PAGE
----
On 10/4/2011 we uploaded the most recent pricing data. All subscribers should have received a notification email from RemodelMAX. Some of the pricing trends that RemodelMAX chose to highlight are as follows:
ROOFING AND LUMBER COSTS GO UP ACROSS THE COUNTRY
- Dimensional lumber costs go up 5-10% around the country.
- Plywood costs go up 5-10% in most areas.
- Roofing costs increase again by 5-10%.
- Drywall costs continue to stay low with minor increases in some areas.
- Insulation costs fall 2-5% in most areas with minor increases in some areas.
Here are a couple of insightful articles:
Kitchens, bathrooms top projects as homeowners look for more bang for their buck
By Jonathan Sweet, Editor in Chief
August 26, 2011
Even as many remodelers continue to see a move toward smaller, need-based projects, some are starting to see prices increase again.
That’s according to the latest Professional Remodeler research, which found the shift to smaller projects that started a few years ago continues. Still, some remodelers are experiencing a nascent recovery.
“A year ago it was all price shoppers. Currently, people are looking more for people that they trust,” said a Wisconsin design/build remodeler. “If you do a good job and are reliable it works in your favor.”
It may not be 2005, but it’s also not 2009. For the first time since 2007, less than half of remodelers said their average job price has declined from a year ago, with only 45 percent reporting project size is down. That compares to 75 percent last year who reported a drop in the previous 12 months. Only 13 percent said prices had dropped more than 25 percent, compared to 32 percent who said that last year.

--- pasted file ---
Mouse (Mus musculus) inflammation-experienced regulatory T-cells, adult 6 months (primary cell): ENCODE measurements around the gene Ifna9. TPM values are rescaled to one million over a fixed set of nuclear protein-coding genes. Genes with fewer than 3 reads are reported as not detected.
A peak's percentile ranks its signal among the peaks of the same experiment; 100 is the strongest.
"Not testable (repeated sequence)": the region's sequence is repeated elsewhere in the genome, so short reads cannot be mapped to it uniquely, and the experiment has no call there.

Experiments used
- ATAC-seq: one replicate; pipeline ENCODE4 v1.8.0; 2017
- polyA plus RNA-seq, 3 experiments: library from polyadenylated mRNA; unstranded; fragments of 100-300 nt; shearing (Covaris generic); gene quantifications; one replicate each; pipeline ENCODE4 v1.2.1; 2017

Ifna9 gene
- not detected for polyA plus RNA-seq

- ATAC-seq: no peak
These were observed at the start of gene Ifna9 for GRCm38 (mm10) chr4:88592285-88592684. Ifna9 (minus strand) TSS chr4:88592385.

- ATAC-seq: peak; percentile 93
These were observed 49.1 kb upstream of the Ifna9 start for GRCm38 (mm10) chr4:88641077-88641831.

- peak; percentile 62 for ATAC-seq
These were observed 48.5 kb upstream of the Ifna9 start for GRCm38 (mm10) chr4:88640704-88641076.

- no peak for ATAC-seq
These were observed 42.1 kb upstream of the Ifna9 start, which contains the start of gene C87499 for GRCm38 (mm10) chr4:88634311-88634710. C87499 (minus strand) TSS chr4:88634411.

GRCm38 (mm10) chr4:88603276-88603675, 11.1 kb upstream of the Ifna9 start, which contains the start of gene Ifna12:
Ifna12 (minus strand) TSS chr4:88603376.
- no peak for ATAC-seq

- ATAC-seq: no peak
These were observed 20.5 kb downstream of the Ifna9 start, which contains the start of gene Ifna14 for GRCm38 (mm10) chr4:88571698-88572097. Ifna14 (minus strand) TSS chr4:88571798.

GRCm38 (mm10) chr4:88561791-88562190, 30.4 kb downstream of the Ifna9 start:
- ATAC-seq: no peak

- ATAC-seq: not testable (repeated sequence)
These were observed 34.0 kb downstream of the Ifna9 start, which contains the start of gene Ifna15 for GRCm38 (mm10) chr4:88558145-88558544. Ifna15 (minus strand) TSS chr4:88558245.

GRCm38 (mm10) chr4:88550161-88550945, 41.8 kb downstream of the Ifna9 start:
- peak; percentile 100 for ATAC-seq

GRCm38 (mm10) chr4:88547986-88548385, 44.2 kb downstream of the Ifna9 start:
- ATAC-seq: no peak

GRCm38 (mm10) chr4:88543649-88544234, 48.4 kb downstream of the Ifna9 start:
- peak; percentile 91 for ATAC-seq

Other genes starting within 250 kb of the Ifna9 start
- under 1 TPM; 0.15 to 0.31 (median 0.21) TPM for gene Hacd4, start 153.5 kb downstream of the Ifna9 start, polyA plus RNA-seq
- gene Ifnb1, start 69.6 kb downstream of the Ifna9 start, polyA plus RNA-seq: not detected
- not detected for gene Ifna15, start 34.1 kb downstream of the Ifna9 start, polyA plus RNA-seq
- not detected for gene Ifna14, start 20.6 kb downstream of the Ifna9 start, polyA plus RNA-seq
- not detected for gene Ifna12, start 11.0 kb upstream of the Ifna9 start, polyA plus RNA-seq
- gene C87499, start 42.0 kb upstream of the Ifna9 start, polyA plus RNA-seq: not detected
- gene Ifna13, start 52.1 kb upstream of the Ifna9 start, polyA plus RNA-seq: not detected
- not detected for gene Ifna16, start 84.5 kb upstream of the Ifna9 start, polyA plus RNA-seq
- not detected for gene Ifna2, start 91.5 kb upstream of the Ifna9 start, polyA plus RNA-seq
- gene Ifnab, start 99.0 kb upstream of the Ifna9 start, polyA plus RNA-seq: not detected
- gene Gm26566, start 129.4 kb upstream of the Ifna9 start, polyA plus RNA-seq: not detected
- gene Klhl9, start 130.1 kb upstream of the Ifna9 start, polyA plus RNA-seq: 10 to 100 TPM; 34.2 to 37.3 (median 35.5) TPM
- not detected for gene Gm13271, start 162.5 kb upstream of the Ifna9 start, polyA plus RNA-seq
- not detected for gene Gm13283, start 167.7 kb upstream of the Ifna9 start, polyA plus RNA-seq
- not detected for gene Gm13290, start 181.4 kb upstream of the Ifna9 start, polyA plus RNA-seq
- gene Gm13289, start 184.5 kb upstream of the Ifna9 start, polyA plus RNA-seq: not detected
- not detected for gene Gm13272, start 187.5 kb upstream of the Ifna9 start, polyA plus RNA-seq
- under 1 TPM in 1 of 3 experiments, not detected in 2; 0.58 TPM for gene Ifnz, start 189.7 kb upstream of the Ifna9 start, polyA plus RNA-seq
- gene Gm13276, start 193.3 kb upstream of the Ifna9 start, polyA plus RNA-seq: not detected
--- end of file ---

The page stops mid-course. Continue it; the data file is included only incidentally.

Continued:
Still, there are challenges, many remodelers said.
“Projects are much smaller, budgets are tight, most jobs are no-frills,” said a New York design/build remodeler.
Clients are “looking at smaller projects for fear that the value of the home might decrease further so they are holding off slightly,” said a full-service remodeler in Pennsylvania.
While only 22 percent of remodelers said their average project price was increasing, that’s far better than the 8 percent that said the same last year. A third of remodelers reported no significant change in their average project price in this year’s survey.
Almost 40 percent of remodelers said their average project falls under $25,000, with about 55 percent reporting an average price of less than $50,000. Big jobs haven’t disappeared, though: 32 percent said their average remodeling project was more than $100,000 and 16 percent said it was more than $200,000.
There’s no better example of the change in the market than the shift in project type. Kitchens continue to be the top project for many remodelers as they have been in the past, even as the scale of those kitchen re-dos declines.
However, from 2004 to 2008, whole-house remodels and additions were the next most popular projects as homeowners took advantage of skyrocketing home prices and easy money to undertake massive projects. For the last three years, though, those projects have been passed up by handyman work and exterior remodeling.